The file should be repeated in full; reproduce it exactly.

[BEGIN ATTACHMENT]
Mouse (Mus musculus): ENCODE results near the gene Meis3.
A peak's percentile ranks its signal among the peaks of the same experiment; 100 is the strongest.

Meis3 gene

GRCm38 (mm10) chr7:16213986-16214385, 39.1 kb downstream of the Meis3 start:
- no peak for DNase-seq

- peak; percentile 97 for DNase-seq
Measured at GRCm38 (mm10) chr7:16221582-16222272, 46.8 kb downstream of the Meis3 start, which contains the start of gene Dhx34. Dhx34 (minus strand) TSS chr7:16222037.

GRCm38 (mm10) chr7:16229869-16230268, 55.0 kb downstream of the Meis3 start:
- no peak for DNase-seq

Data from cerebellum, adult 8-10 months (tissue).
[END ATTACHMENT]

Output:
Mouse (Mus musculus): ENCODE results near the gene Meis3.
A peak's percentile ranks its signal among the peaks of the same experiment; 100 is the strongest.

Meis3 gene

GRCm38 (mm10) chr7:16213986-16214385, 39.1 kb downstream of the Meis3 start:
- no peak for DNase-seq

- peak; percentile 97 for DNase-seq
Measured at GRCm38 (mm10) chr7:16221582-16222272, 46.8 kb downstream of the Meis3 start, which contains the start of gene Dhx34. Dhx34 (minus strand) TSS chr7:16222037.

GRCm38 (mm10) chr7:16229869-16230268, 55.0 kb downstream of the Meis3 start:
- no peak for DNase-seq

Data from cerebellum, adult 8-10 months (tissue).